I adore the 10-page Junior Skeptic format, but the limited space and young audience do often force me to leave wonderful tangential material on the cutting room floor. One of the most painful of those cuts from the story of the Flat Earth? Once upon a time, this topic was tackled by the author of Animal Farm and Nineteen Eighty-Four.


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Gotcha! Thinking About Skeptical “Stings”

Posted on Feb. 23, 2015 by | Comments (9)

In my last post I outlined a small recent stir caused by sharp comments about skeptics from former Ghost Hunters cast member Amy Bruni. I promised to dig further into the issues of skeptical undercover work and “sting”-type traps designed either to expose the roots of claims or, in the most striking cases, to catch charlatans red-handed.

These tactics can be extremely hard hitting, when they hit their mark. A well-known case involving both deceptive undercover work and a shocking reveal is “Project Alpha,” organized by James Randi. Under his direction, teenaged magicians Steve “Banachek” Shaw and Michael Edwards posed as psychics in a laboratory setting, where they successfully bamboozled parapsychological researchers. When the skeptical conspirators eventually held a press conference and revealed their years of deception (video), the world was compelled to consider parapsychology’s vulnerability to fraud. The ripples from that hoax are still being felt, as Randi’s contemporary Ray Hyman predicted more than 30 years ago: “There’s going to be an argument from now until doomsday about what the whole thing showed.” Another classic example of a skeptical sting is the operation which severely set back the profitable faith healing career of Peter Popoff in 1986 (also spearheaded by Randi, in collaboration with the Houston Society to Oppose Pseudoscience, the Society of American Magicians, and the Bay Area Skeptics). The televised exposure of Popoff’s secret use of “miraculous” information relayed by radio surely stands one of the greatest “gotcha” moments of all time (video).


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Considering a Complaint About Skeptical Tactics

Posted on Feb. 20, 2015 by | Comments (18)

Few skeptical tactics are as hard-hitting or as ethically fraught as undercover investigation and “sting”-type traps designed to expose the roots of too-good-to-be-true claims—or even to catch tricksters red-handed. A recurring controversy over those tactics has flared up again over the last few days, following some sharp remarks about skeptics from former Ghost Hunters cast member Amy Bruni. Bruni took to her Facebook Page to express her frustration with skeptics who engage in such tactics, presumably in reaction to two recent sting attempts (dubbed “Operation Bumblebee” and “Operation Ice Cream Cone” by organizer Susan Gerbic). Bruni wrote:

Weird…I don’t see people who believe in paranormal and psychic phenomena accosting “skeptics” at their conventions and gatherings—or posting constant blogs and forums about how skepticism is terrible. Strangely enough, we really don’t care what their belief system is—because it is their right. And personally, I don’t care or have to justify what I believe to someone else.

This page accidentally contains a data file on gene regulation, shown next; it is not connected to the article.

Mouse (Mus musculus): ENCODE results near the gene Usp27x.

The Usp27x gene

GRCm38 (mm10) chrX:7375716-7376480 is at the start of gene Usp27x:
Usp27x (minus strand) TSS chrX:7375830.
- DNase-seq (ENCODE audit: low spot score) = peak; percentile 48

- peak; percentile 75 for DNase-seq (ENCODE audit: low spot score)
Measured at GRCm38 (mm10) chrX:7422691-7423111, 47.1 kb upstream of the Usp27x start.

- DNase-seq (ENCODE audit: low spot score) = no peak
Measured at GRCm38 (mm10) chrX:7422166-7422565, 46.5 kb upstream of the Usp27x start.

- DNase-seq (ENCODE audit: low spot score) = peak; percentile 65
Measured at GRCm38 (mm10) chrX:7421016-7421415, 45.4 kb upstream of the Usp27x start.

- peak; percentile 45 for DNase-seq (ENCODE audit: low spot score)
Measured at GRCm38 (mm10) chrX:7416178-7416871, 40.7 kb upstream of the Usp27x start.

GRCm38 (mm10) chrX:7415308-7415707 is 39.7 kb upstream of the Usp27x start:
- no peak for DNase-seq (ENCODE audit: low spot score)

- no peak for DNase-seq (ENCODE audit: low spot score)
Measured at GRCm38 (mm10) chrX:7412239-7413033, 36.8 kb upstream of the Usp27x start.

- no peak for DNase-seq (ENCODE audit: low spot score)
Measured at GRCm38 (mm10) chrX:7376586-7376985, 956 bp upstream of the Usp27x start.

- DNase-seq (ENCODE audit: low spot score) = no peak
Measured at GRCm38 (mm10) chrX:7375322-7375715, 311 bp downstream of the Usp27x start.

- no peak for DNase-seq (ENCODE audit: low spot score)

So, why do they feel the need to constantly bash what we do? Arrange “guerrilla stings” on psychics and paranormal conventions? I mean—puh-lease, you must have something better to do.

Truly—there’s a whole lot of bad in this world. And if your “cause” is to take on people whose thoughts on life and existence are different from yours, (but causing YOU no harm), I think it’s time you take a little look at yourself.

Make a real difference with the time you have. Volunteer at an animal shelter, join Big Brothers/Big Sisters, serve food at your local soup kitchen…the list goes on.

Because I have news for you—none of us kooky paranormal folks need saving.


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Book Review: The Big Golden Book of Dinosaurs

Posted on Jan. 26, 2015 by | Comments (1)

The Big Golden Book of Dinosaurs, by Robert T. Bakker, illustrated by Luis V. Rey (New York: Golden Books, 2013); 64 pages; reviewed by Daniel Loxton.

This review also appears in the current January–February 2015 issue of the Reports of the National Center for Science Education (Vol. 35, No. 1). See the table of contents, or download a PDF copy of this article here.

Cover of The Big Golden Book of Dinosaurs

The Big Golden Book of Dinosaurs, by Robert T Bakker, illustrated by Luis V Rey

I’ve always loved books about prehistoric animals. Nothing brings back the glow and wonder of childhood like opening my dog-eared, loose-paged copies of Golden Books’ 1977 Dinosaurs, with its old-school tail-dragging creatures painted by legendary fantasy artists Tim and Greg Hildebrandt, or Happytime Books’ 1979 Dinosaurs, lovingly illustrated by Bernard Herbert Robinson—and lovingly inscribed “This book belongs to Danny” on the frontispiece. I spent more happy hours with those books than I could possibly tell you, curled up on my grandma’s couch. Did it matter that the animals were often inaccurate even by the standards of the time, or sometimes mislabeled altogether? Did I love such books less for presenting the whole of the geologic past as a jumbled Lost World where Jurassic Stegosaurus might have challenged Cretaceous T. rex, or perhaps even have grazed beside mammoths? Of course not—but with better books I might have loved these vanished creatures in deeper, truer ways.


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Skeptic David Morrison Receives AAS Education Prize